If enacted, a bill passed Tuesday night by the Pennsylvania House would reportedly lead to sweeping changes to the state’s civil justice system, according to the Alliance of American Insurers (AAI).
The bill (HB 1326), which passed the House by a 119-76 vote, would place a cap on non-economic damages for all lawsuits, not just medical malpractice cases as was originally planned. The cap amount would be specified after voter approval.
“Although just a first step, this is great news for all parties that believe Pennsylvania’s whole economy, not just the insurance market, is being strangled by out-of-control lawsuits,” said Neil Malady, Mid-Atlantic regional manager for the Alliance of American Insurers. “Changes such as this will go a long way toward improving the state’s business climate, translating into greater job opportunities and more predictable pricing on a wide variety of consumer goods and services.”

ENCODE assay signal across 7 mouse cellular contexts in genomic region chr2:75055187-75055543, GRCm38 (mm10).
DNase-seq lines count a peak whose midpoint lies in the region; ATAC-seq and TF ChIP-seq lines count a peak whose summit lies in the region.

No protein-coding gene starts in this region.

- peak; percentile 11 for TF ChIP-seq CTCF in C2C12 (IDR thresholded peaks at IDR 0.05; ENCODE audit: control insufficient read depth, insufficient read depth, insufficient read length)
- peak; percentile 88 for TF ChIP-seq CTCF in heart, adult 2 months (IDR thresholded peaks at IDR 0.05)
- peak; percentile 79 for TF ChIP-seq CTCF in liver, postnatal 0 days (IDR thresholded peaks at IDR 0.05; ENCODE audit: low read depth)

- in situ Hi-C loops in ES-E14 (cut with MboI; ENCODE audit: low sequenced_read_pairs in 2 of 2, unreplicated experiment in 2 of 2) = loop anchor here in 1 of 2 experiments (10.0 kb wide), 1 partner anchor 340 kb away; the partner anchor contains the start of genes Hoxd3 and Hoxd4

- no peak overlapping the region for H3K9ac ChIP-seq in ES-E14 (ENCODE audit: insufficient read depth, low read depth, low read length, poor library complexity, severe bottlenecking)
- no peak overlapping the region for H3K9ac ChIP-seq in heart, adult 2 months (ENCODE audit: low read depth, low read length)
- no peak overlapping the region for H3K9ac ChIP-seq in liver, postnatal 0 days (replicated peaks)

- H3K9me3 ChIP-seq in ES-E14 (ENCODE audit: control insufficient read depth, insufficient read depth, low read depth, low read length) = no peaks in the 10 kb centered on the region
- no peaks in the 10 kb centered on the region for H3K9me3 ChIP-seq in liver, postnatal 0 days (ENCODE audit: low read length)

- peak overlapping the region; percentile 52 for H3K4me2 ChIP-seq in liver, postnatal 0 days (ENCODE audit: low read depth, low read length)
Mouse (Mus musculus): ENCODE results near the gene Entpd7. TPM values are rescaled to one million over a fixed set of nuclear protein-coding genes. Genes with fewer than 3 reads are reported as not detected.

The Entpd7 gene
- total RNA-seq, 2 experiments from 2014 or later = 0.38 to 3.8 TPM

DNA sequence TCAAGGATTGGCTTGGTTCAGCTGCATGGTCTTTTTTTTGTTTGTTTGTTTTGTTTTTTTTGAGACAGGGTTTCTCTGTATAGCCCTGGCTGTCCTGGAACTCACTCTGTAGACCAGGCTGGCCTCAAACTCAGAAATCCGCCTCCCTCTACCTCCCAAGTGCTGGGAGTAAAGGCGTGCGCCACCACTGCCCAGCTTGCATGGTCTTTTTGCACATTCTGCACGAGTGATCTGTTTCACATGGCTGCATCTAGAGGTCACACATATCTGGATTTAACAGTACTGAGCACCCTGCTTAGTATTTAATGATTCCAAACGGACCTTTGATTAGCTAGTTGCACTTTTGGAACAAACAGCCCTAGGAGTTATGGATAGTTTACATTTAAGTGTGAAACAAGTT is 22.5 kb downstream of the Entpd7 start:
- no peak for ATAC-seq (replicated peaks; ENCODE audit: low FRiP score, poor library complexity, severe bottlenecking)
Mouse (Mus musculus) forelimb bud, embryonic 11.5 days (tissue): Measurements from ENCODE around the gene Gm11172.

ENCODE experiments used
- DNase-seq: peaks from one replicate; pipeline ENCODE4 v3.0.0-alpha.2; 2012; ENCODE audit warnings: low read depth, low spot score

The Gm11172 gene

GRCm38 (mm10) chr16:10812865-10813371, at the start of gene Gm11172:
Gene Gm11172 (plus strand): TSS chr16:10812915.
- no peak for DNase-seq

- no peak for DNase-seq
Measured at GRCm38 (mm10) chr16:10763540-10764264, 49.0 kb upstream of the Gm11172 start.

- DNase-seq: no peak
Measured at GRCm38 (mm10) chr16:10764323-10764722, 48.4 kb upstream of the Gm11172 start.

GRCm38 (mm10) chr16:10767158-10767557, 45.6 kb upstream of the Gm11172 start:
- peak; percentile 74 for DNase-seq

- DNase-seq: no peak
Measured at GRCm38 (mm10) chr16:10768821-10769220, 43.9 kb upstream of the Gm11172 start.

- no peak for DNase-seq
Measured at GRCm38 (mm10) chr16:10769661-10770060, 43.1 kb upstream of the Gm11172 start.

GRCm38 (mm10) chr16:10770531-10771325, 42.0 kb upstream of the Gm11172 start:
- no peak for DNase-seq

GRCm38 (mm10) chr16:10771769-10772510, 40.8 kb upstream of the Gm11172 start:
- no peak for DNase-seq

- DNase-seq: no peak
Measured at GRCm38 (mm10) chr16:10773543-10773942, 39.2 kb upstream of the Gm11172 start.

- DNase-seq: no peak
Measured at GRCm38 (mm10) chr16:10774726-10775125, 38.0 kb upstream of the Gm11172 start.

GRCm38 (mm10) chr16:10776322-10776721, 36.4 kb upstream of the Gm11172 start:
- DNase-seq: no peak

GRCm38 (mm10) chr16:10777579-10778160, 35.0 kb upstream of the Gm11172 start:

The bill now goes to the state Senate where success is reportedly uncertain, according to Malady. Should it pass, the bill would need to be voted on again in the 2005-06 legislative session and then be approved by the public through a referendum, most likely in the fall of 2005.
Several states have enacted substantial tort reform already this year, including Arkansas, Colorado, Idaho and West Virginia.
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